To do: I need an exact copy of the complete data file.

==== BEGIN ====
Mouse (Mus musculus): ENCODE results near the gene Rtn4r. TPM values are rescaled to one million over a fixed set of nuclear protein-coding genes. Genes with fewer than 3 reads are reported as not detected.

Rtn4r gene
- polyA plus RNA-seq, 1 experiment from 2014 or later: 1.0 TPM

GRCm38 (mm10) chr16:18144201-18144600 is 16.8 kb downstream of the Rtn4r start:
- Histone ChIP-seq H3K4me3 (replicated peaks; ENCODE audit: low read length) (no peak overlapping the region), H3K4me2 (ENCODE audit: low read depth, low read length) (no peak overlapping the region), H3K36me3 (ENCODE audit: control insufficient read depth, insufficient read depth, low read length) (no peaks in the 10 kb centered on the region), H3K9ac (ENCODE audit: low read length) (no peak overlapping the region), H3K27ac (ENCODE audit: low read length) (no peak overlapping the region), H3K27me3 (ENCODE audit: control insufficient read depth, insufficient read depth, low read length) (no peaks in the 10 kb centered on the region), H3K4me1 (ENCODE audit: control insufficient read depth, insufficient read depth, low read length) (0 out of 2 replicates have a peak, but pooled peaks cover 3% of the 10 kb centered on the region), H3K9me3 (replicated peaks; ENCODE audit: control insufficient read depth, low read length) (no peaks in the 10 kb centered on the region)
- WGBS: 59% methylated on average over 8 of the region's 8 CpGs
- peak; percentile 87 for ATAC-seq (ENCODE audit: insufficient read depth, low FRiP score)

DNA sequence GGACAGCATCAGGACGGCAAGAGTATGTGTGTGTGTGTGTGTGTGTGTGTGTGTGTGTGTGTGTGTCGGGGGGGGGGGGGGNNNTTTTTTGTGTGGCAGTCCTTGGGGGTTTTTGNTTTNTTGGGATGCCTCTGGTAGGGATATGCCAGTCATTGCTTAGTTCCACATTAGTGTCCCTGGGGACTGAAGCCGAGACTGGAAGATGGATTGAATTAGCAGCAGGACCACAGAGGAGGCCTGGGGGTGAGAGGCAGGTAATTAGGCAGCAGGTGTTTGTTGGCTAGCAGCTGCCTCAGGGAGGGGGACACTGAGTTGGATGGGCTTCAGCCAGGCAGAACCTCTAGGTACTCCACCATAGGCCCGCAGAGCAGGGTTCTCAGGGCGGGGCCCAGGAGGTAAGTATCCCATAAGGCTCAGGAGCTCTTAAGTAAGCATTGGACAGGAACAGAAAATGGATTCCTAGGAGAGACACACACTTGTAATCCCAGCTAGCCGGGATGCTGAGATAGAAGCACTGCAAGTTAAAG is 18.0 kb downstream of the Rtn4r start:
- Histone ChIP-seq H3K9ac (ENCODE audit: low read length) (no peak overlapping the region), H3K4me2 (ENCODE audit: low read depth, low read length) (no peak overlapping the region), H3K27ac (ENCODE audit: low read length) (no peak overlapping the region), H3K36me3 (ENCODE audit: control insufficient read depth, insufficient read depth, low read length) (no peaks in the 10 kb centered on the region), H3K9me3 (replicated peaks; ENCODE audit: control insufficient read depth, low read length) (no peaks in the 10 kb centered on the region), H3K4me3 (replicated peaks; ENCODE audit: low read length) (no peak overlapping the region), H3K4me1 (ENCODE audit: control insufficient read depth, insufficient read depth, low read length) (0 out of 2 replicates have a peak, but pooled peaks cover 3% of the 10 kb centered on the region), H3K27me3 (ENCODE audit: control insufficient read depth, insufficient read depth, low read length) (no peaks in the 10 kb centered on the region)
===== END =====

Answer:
Mouse (Mus musculus): ENCODE results near the gene Rtn4r. TPM values are rescaled to one million over a fixed set of nuclear protein-coding genes. Genes with fewer than 3 reads are reported as not detected.

Rtn4r gene
- polyA plus RNA-seq, 1 experiment from 2014 or later: 1.0 TPM

GRCm38 (mm10) chr16:18144201-18144600 is 16.8 kb downstream of the Rtn4r start:
- Histone ChIP-seq H3K4me3 (replicated peaks; ENCODE audit: low read length) (no peak overlapping the region), H3K4me2 (ENCODE audit: low read depth, low read length) (no peak overlapping the region), H3K36me3 (ENCODE audit: control insufficient read depth, insufficient read depth, low read length) (no peaks in the 10 kb centered on the region), H3K9ac (ENCODE audit: low read length) (no peak overlapping the region), H3K27ac (ENCODE audit: low read length) (no peak overlapping the region), H3K27me3 (ENCODE audit: control insufficient read depth, insufficient read depth, low read length) (no peaks in the 10 kb centered on the region), H3K4me1 (ENCODE audit: control insufficient read depth, insufficient read depth, low read length) (0 out of 2 replicates have a peak, but pooled peaks cover 3% of the 10 kb centered on the region), H3K9me3 (replicated peaks; ENCODE audit: control insufficient read depth, low read length) (no peaks in the 10 kb centered on the region)
- WGBS: 59% methylated on average over 8 of the region's 8 CpGs
- peak; percentile 87 for ATAC-seq (ENCODE audit: insufficient read depth, low FRiP score)

DNA sequence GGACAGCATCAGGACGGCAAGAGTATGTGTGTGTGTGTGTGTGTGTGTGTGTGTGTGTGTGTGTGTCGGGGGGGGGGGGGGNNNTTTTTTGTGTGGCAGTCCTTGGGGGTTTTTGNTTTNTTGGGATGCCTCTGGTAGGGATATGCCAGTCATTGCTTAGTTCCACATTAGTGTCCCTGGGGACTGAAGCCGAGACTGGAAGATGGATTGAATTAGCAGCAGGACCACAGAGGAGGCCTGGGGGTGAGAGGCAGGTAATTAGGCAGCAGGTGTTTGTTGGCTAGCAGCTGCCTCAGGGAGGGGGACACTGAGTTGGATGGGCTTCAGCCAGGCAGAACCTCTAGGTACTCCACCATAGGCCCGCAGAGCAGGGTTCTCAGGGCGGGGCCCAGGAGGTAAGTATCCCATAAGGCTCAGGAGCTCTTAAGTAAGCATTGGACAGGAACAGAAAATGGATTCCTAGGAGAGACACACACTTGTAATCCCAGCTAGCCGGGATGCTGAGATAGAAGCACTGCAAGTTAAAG is 18.0 kb downstream of the Rtn4r start:
- Histone ChIP-seq H3K9ac (ENCODE audit: low read length) (no peak overlapping the region), H3K4me2 (ENCODE audit: low read depth, low read length) (no peak overlapping the region), H3K27ac (ENCODE audit: low read length) (no peak overlapping the region), H3K36me3 (ENCODE audit: control insufficient read depth, insufficient read depth, low read length) (no peaks in the 10 kb centered on the region), H3K9me3 (replicated peaks; ENCODE audit: control insufficient read depth, low read length) (no peaks in the 10 kb centered on the region), H3K4me3 (replicated peaks; ENCODE audit: low read length) (no peak overlapping the region), H3K4me1 (ENCODE audit: control insufficient read depth, insufficient read depth, low read length) (0 out of 2 replicates have a peak, but pooled peaks cover 3% of the 10 kb centered on the region), H3K27me3 (ENCODE audit: control insufficient read depth, insufficient read depth, low read length) (no peaks in the 10 kb centered on the region)